So, to start, the wedding was amazing! The bride was stunning; she wore a traditional white wedding gown, but after the ceremony switched a multicolored flower wedding gown.
My last host family was relatives of the groom, so before the wedding we went to the grooms’ house where I met most of the family. They were as nice and welcoming as most Japanese are. It was a great time. I didn’t know what to expect, so I enjoyed myself. The differences were the wedding ceremony was extremely short, but the after “party” was a good length with lots of good food. However, the “party” included no dancing! It was fun none the less.
So the day after I was switching host families. I was nervous, excited and sad. I soon found out how much I love my second family within the first couple of days. They are amazing. I have two host sisters, one who is 16 and in the same grade as I, and the other is 18 who is in her first year of college.
I’ve become very close to my host sister who is my age. She is so sweet and has introduced me to a lot of her friends. The best part has been she introduced me to some of her guy friends that play soccer in the park next to the apartment building that we live in, and so now, I play soccer with them often. It tends to be at night when the air is nice, fresh and cool. I haven’t been this happy in a long time.
It has been getting cold, and everyone in my school has switched to their winter uniforms. School is going good. We went on a trip to a ballet and it was good, but when we left I was in utter astonishment that EVERYONE, the WHOLE SCHOOL was coming. We walked to where the ballet was and all I could see in front and behind me were the Kobe Yamate uniforms. I enjoyed the ballet a lot; the dancers did different dances from all over the world.
Besides school events, I’ve been on a Rotary club trip to Awaji Island, which is a little island off of Kobe. We went to a National Art Museum, a traditional Japanese doll puppet show, went to a nice hotel that one of the Rotarians owns and a really nice Japanese restaurant. Before we entered the restaurant one of the Rotarians told me that this was going to be a very traditional meal. We were going for lunch, but were told dinner is usually the equivalent to 400 U.S. dollars, and lunches were equivalent to about 200 U.S. dollars. I was astounded to say the least. I was truly lucky and continue to be.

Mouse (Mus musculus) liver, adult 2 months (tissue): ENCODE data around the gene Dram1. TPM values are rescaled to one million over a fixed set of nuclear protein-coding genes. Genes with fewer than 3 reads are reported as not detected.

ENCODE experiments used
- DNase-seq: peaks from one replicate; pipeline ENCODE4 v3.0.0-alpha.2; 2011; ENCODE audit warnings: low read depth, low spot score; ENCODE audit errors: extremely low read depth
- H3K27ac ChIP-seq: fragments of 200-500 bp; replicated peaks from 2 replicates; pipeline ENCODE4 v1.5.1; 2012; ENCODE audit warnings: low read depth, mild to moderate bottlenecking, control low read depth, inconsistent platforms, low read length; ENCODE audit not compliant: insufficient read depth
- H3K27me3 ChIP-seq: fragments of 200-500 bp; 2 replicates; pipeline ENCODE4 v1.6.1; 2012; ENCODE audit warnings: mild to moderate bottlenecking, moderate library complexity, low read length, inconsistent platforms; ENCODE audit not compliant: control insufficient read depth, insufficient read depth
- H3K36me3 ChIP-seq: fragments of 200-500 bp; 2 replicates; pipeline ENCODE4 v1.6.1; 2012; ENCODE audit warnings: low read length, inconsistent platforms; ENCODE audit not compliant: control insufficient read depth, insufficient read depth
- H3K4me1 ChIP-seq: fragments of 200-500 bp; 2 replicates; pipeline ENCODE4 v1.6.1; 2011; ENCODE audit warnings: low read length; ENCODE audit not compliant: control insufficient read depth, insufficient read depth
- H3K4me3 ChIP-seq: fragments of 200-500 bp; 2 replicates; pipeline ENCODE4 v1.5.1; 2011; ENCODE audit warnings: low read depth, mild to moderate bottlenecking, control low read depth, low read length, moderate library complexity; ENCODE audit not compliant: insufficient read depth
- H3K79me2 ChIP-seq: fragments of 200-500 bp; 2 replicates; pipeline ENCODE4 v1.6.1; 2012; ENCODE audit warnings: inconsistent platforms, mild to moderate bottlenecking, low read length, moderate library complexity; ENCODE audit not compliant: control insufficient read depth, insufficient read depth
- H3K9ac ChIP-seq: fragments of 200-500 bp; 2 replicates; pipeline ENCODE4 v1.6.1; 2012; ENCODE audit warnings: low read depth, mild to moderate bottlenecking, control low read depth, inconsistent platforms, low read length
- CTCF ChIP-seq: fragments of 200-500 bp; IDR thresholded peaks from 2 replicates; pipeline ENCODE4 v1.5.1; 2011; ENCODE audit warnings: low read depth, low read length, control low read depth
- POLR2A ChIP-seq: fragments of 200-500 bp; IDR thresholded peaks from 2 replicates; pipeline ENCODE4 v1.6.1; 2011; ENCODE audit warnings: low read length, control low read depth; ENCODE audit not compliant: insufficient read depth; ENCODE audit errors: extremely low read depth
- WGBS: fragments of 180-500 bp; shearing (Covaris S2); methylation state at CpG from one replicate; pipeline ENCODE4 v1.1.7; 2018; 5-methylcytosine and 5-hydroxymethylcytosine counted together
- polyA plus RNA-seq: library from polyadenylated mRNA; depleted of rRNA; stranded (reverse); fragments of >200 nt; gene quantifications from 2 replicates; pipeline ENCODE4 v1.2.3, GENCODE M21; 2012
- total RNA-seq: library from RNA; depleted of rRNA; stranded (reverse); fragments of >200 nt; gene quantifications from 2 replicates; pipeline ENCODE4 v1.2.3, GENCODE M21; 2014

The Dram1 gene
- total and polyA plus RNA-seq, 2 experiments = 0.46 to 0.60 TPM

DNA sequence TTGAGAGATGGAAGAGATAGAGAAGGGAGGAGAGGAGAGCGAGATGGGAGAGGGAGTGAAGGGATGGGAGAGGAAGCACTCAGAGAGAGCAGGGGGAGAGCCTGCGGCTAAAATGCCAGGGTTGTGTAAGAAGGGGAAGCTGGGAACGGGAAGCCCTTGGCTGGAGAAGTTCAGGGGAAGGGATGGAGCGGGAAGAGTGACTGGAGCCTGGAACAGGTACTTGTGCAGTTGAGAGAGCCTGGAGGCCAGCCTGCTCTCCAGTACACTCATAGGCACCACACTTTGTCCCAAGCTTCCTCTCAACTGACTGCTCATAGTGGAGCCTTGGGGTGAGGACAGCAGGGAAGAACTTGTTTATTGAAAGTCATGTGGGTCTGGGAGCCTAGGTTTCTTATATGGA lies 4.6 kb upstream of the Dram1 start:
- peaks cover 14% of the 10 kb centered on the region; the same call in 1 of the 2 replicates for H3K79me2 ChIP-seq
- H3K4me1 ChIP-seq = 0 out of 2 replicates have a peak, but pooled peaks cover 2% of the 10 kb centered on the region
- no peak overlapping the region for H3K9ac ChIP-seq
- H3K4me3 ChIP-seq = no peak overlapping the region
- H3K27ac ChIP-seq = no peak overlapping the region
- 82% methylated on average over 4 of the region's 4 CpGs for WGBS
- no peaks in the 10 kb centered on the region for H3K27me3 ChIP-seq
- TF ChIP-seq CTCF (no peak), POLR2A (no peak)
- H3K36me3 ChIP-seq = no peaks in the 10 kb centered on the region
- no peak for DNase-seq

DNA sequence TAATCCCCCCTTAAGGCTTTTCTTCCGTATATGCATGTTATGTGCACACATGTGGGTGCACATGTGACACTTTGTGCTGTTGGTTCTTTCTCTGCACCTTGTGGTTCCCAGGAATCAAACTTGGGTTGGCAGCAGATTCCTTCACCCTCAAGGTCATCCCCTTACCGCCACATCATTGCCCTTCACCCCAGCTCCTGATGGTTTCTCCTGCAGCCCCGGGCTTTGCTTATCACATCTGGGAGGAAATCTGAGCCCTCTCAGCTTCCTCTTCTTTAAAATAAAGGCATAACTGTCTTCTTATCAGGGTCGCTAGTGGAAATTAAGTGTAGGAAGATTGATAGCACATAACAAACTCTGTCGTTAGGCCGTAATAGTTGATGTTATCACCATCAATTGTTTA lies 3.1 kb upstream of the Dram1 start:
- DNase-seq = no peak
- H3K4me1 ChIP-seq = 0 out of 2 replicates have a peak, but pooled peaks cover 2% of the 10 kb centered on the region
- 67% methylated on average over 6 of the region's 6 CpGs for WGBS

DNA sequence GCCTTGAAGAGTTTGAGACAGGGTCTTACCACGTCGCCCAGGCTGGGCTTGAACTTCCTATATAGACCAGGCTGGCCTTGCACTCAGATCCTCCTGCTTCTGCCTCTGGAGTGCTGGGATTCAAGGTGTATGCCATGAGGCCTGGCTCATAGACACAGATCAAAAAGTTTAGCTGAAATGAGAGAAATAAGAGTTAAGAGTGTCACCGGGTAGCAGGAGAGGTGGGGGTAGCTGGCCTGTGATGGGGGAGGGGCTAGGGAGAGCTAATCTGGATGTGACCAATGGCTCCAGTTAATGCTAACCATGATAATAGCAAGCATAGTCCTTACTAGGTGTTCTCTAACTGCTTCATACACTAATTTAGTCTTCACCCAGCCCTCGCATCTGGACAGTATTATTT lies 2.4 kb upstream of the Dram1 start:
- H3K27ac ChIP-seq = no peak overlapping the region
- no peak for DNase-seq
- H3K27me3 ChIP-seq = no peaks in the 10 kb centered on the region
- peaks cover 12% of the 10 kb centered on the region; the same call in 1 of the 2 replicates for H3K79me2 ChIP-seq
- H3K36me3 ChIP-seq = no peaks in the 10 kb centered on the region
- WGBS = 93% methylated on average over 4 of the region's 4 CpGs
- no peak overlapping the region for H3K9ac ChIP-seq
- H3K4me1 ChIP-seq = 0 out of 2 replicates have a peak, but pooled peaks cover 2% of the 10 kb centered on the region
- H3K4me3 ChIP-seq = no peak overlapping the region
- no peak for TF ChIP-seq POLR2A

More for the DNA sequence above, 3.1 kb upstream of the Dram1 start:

So I have contemplated the reason I love Japan so much. What is so different about Japan? Why do I love it so much more than the U.S.? When people asked me what surprised me the most I always replied how it was mostly one race and it surprised me but I figured out that, that wasn’t why I liked Japan. I have finally realized it’s the level of respect that everyone holds. Everyone is so very respectful. I didn’t realize before coming here how disrespectful a lot of people are.
Here, if you run into someone, you apologize; you don’t just walk away. If there is an older person you get up and offer your seat to them, and if they don’t take it you don’t sit back down. Of course there are those people who won’t move, but for the most part they would. The respect that most people show is incredible. I wish everyone could experience this. I have truly fallen in LOVE with Japan and have started to think about what I could study that would bring me back.
Being in Japan has always been a dream of mine. It’s hard to believe I’m fulfilling it. Many wouldn’t long to come to Japan. “It’s so far away! I’d rather go to Europe.” Japan is amazing though because of its history and how the culture has been kept almost untouched. The mini shrines in the houses, low tables, temples in the woods. All of that is part of the culture and I have learned I LOVE IT HERE!!
Sarah Cook is a Rotary Exchange student from Cherry Valley-Springfield Central School. If you want to read more about her adventures check out her blog: www.sarahsjourneytojapan.blogspot.com.